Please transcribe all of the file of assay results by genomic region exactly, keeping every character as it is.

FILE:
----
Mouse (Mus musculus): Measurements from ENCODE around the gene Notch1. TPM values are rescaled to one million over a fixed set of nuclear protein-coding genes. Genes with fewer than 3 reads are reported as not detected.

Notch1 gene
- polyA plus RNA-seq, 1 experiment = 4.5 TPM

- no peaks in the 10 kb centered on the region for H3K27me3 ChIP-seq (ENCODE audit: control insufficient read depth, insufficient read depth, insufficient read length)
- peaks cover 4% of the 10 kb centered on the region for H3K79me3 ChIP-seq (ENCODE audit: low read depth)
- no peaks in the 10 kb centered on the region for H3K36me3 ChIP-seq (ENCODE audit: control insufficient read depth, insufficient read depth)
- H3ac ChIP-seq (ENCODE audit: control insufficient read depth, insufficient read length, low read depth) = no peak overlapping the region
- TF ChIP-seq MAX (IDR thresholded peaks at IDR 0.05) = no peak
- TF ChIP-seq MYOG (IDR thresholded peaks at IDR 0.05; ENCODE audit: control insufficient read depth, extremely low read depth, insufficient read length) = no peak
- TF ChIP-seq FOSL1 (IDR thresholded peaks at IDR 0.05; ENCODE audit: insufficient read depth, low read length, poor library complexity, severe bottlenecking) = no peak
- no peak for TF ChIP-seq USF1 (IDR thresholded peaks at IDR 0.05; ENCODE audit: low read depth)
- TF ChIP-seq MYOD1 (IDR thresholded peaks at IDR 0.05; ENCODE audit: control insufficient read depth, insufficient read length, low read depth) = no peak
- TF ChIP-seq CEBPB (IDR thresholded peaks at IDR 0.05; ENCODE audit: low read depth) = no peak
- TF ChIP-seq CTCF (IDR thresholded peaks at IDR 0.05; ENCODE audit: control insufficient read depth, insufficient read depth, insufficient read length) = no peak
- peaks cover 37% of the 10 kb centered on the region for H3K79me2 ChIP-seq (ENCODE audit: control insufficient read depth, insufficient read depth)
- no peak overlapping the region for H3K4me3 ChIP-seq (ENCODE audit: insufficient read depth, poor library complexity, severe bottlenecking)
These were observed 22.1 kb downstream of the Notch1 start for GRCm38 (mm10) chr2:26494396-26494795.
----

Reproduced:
Mouse (Mus musculus): Measurements from ENCODE around the gene Notch1. TPM values are rescaled to one million over a fixed set of nuclear protein-coding genes. Genes with fewer than 3 reads are reported as not detected.

Notch1 gene
- polyA plus RNA-seq, 1 experiment = 4.5 TPM

- no peaks in the 10 kb centered on the region for H3K27me3 ChIP-seq (ENCODE audit: control insufficient read depth, insufficient read depth, insufficient read length)
- peaks cover 4% of the 10 kb centered on the region for H3K79me3 ChIP-seq (ENCODE audit: low read depth)
- no peaks in the 10 kb centered on the region for H3K36me3 ChIP-seq (ENCODE audit: control insufficient read depth, insufficient read depth)
- H3ac ChIP-seq (ENCODE audit: control insufficient read depth, insufficient read length, low read depth) = no peak overlapping the region
- TF ChIP-seq MAX (IDR thresholded peaks at IDR 0.05) = no peak
- TF ChIP-seq MYOG (IDR thresholded peaks at IDR 0.05; ENCODE audit: control insufficient read depth, extremely low read depth, insufficient read length) = no peak
- TF ChIP-seq FOSL1 (IDR thresholded peaks at IDR 0.05; ENCODE audit: insufficient read depth, low read length, poor library complexity, severe bottlenecking) = no peak
- no peak for TF ChIP-seq USF1 (IDR thresholded peaks at IDR 0.05; ENCODE audit: low read depth)
- TF ChIP-seq MYOD1 (IDR thresholded peaks at IDR 0.05; ENCODE audit: control insufficient read depth, insufficient read length, low read depth) = no peak
- TF ChIP-seq CEBPB (IDR thresholded peaks at IDR 0.05; ENCODE audit: low read depth) = no peak
- TF ChIP-seq CTCF (IDR thresholded peaks at IDR 0.05; ENCODE audit: control insufficient read depth, insufficient read depth, insufficient read length) = no peak
- peaks cover 37% of the 10 kb centered on the region for H3K79me2 ChIP-seq (ENCODE audit: control insufficient read depth, insufficient read depth)
- no peak overlapping the region for H3K4me3 ChIP-seq (ENCODE audit: insufficient read depth, poor library complexity, severe bottlenecking)
These were observed 22.1 kb downstream of the Notch1 start for GRCm38 (mm10) chr2:26494396-26494795.